1:30 - 3:00 pm
Foster 302
Avishai Schiff
PhD Student, McCombs College of Business, UT Austin
Title: Labor Mobility and Financial Leverage
Abstract: In this paper I analyze two competing effects of labor mobility on capital structure. Labor mobility may lead to higher leverage if mobile workers suffer reduced costs of financial distress. However, it may lead to lower leverage if mobile workers demand more rigid wages or are more likely voluntarily leave distressed firms. I formalize this intuition in a static model of labor mobility, worker separation, and optimal debt choice. I then empirically test the relationship using a new measure of labor mobility that relies on occupational dispersion and shocks to local labor markets. Using national employment shocks to instrument for local employment changes, I find that higher mobility firms choose lower financial leverage.
March 31, 2017
1:30 - 3:00 pm
Foster 302
Joe Cunningham, MD
Founding Partner Sante' Health Ventures, Austin, TX
Title: The state of the healthcare industry in America
 
Abstract:
March 24, 2017
2:30 - 4:00pm
Foster 302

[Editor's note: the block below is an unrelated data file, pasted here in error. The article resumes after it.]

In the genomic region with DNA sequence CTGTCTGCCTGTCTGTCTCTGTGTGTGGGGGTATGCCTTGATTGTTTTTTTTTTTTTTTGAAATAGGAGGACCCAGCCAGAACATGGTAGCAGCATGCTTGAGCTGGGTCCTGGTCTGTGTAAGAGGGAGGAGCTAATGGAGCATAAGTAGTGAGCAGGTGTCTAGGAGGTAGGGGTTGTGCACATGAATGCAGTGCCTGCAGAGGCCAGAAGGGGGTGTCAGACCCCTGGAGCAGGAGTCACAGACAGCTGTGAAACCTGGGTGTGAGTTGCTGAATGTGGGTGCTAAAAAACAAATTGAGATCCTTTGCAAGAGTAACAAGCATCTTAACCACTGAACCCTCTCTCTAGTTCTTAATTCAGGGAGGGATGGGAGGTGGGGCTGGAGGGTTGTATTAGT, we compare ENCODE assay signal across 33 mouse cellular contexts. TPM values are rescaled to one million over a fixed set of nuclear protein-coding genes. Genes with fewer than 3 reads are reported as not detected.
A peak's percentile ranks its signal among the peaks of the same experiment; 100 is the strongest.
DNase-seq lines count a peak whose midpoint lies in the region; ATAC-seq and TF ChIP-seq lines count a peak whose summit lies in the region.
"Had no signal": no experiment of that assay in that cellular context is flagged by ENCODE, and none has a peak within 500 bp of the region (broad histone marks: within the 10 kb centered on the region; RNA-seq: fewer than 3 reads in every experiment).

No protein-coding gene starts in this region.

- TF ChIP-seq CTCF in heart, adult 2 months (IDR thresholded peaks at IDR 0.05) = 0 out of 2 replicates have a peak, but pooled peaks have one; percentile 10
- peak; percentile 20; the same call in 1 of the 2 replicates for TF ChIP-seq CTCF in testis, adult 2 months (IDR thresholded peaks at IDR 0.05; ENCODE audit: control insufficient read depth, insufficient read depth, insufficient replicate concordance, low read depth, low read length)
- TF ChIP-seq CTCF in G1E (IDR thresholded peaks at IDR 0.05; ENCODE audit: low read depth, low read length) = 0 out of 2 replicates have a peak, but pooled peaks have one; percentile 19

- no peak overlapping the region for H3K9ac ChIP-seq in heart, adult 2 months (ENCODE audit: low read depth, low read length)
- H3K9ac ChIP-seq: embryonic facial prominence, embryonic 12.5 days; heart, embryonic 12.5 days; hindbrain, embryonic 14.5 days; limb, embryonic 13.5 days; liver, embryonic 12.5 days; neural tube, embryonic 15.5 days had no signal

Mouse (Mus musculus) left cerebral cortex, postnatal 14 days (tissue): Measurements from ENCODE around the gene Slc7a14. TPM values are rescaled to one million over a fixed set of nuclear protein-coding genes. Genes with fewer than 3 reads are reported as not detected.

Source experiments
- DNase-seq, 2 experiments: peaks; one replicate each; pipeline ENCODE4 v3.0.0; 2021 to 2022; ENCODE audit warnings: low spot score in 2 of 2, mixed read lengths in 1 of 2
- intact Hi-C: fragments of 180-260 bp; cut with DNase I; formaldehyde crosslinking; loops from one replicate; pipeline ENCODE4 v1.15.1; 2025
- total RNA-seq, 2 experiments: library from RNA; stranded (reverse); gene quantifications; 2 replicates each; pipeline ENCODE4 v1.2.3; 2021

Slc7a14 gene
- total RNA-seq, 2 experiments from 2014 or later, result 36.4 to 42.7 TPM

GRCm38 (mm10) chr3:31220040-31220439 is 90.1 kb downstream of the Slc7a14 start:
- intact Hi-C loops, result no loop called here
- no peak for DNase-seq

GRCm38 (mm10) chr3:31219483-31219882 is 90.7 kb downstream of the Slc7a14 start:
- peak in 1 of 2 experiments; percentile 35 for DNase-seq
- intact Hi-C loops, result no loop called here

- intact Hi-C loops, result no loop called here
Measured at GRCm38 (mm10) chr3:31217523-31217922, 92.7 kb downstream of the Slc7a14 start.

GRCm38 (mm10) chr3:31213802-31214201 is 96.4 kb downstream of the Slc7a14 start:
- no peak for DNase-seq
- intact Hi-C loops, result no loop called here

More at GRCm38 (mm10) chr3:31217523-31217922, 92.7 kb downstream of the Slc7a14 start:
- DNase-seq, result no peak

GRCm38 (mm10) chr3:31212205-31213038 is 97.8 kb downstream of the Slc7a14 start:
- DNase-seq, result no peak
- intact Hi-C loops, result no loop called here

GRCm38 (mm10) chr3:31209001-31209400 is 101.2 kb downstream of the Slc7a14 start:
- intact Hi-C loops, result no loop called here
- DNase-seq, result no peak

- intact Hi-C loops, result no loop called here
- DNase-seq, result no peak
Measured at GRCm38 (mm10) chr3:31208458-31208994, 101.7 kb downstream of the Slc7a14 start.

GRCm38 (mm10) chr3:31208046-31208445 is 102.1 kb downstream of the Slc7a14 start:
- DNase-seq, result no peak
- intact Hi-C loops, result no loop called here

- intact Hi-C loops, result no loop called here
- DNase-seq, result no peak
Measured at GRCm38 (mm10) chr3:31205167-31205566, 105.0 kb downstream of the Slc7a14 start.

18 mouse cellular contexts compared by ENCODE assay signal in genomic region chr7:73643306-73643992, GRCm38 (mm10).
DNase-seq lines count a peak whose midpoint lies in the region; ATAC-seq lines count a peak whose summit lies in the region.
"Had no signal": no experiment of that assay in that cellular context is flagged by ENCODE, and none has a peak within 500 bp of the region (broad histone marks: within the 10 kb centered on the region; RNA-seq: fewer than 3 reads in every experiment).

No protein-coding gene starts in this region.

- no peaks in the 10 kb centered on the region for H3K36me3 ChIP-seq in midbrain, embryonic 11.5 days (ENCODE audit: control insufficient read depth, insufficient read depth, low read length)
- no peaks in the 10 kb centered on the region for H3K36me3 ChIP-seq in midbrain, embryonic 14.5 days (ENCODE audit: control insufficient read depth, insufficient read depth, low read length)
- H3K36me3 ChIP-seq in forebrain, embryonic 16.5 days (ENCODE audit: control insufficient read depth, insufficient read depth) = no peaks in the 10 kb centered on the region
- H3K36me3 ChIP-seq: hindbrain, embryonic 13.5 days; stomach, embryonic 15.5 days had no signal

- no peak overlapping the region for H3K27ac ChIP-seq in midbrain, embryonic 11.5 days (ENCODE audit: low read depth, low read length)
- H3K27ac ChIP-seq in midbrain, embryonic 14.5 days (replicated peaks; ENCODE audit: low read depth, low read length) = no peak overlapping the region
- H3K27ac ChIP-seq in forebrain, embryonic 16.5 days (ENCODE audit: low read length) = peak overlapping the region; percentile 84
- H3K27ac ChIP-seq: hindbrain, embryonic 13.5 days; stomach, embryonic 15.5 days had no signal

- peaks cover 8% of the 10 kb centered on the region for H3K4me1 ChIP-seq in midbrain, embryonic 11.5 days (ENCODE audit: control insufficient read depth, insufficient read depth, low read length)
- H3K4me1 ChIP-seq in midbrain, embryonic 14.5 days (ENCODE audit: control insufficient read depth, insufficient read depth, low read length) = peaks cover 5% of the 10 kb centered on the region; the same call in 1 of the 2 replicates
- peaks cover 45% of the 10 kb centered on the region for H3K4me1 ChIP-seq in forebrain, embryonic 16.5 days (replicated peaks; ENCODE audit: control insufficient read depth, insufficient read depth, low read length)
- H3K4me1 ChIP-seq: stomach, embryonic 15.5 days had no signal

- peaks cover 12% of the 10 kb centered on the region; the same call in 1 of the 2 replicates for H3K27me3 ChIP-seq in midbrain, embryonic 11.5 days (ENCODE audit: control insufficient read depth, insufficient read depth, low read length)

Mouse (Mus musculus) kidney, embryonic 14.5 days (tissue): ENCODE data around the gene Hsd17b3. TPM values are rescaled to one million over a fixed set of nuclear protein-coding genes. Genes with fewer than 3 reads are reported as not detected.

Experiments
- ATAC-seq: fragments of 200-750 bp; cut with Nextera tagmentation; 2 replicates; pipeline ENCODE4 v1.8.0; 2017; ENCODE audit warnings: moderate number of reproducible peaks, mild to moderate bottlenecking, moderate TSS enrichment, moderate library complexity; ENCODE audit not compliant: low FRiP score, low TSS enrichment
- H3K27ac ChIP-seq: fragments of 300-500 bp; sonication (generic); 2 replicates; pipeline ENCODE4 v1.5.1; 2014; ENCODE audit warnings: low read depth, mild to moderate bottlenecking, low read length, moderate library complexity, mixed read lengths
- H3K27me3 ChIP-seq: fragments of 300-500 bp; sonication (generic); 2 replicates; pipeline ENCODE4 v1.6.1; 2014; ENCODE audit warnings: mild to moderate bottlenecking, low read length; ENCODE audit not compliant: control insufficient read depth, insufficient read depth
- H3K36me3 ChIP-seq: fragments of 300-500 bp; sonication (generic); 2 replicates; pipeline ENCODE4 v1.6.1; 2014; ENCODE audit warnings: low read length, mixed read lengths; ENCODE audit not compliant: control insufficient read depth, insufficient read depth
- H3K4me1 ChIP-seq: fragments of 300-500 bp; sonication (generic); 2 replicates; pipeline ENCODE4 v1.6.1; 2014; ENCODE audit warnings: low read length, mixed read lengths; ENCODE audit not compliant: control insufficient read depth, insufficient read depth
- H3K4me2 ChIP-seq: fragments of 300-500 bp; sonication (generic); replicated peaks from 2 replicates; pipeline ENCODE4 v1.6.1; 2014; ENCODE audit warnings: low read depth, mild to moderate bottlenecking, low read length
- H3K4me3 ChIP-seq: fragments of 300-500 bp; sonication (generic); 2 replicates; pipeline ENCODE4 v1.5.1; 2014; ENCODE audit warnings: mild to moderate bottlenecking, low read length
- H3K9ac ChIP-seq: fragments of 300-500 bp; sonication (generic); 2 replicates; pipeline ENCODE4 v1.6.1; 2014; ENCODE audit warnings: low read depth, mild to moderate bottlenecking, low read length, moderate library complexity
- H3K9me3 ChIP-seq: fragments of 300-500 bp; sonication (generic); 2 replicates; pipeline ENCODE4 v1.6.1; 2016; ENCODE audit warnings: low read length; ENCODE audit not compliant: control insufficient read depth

Carey King
Asst Director of the Energy Institute, Jackson School of Geosciences, UT-Austin
Larry Lake
Shahid and Sharon Ullah Endowed Chair in Petroleum and Geosystems Engineering, Cockrell School of Engineering, UT-Austin
Gene Shepherd
Brigham Resources, LLC, Austin, TX
Stacey Atchley
Professor and Chair of the Geology Department, Baylor University
Panel Discussion: The true cost of energy and the future of the industry
 
March 17, 2017
1:30 - 3:00pm
Foster 302
Shane Underwood
Baylor University
Title:
Abstract:
February 24, 2017
1:30 - 3:00 pm
Foster 302
Gustavo Grullon
Jesse H. Jones Professor of Finance, Rice University
Title: Are US Industries Becoming More Concentrated?
Abstract: More than 75% of US industries have experienced an increase in concentration levels over the last two decades. Firms in industries with the largest increases in product market concentration have enjoyed higher profit margins, positive abnormal stock returns, and more profitable M&A deals, suggesting that market power is becoming an important source of value. In real terms, the average publicly-traded firm is three times larger today than it was twenty years ago. Lax enforcement of antitrust regulations and increasing technological barriers to entry appear to be important factors behind this trend. Overall, our findings suggest that the nature of US product markets has undergone a structural shift that has weakened competition.
February 17, 2017
1:30 - 3:00 pm
Foster 302
Chris Meyer
Baylor University
Title: An Introduction to Negotiation
Abstract:
January 27, 2017
1:30 - 3:00 pm
Foster 302
Jeff Sandefer
Founder, Master Teacher, Acton Academy, Austin, TX
Title: Your Future as a Professor: Bright or Bleak?
 
Abstract: There is no paper for this talk as I have asked Jeff to come share his thoughts on the future of higher education in America. Jeff is very knowledgeable about the subject (he sits on the advisory board of the Harvard Business School).